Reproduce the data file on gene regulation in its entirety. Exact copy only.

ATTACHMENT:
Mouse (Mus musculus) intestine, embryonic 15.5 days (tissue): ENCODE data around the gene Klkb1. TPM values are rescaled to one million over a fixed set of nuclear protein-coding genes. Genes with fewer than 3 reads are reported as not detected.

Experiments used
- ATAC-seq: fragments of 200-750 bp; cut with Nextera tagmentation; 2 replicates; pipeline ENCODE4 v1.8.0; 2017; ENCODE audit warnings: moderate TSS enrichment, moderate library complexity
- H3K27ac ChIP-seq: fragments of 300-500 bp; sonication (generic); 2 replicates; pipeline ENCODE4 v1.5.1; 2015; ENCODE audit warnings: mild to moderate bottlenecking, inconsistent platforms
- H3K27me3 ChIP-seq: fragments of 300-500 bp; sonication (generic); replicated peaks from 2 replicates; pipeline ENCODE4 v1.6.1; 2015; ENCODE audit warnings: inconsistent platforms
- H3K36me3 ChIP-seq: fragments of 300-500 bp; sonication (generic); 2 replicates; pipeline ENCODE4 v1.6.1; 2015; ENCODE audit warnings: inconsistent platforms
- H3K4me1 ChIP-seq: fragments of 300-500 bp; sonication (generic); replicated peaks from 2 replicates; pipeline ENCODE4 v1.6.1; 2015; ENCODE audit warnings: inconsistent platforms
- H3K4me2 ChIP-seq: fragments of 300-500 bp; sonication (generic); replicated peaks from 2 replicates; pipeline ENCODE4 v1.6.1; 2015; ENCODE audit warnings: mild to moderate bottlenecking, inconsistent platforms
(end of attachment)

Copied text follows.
Mouse (Mus musculus) intestine, embryonic 15.5 days (tissue): ENCODE data around the gene Klkb1. TPM values are rescaled to one million over a fixed set of nuclear protein-coding genes. Genes with fewer than 3 reads are reported as not detected.

Experiments used
- ATAC-seq: fragments of 200-750 bp; cut with Nextera tagmentation; 2 replicates; pipeline ENCODE4 v1.8.0; 2017; ENCODE audit warnings: moderate TSS enrichment, moderate library complexity
- H3K27ac ChIP-seq: fragments of 300-500 bp; sonication (generic); 2 replicates; pipeline ENCODE4 v1.5.1; 2015; ENCODE audit warnings: mild to moderate bottlenecking, inconsistent platforms
- H3K27me3 ChIP-seq: fragments of 300-500 bp; sonication (generic); replicated peaks from 2 replicates; pipeline ENCODE4 v1.6.1; 2015; ENCODE audit warnings: inconsistent platforms
- H3K36me3 ChIP-seq: fragments of 300-500 bp; sonication (generic); 2 replicates; pipeline ENCODE4 v1.6.1; 2015; ENCODE audit warnings: inconsistent platforms
- H3K4me1 ChIP-seq: fragments of 300-500 bp; sonication (generic); replicated peaks from 2 replicates; pipeline ENCODE4 v1.6.1; 2015; ENCODE audit warnings: inconsistent platforms
- H3K4me2 ChIP-seq: fragments of 300-500 bp; sonication (generic); replicated peaks from 2 replicates; pipeline ENCODE4 v1.6.1; 2015; ENCODE audit warnings: mild to moderate bottlenecking, inconsistent platforms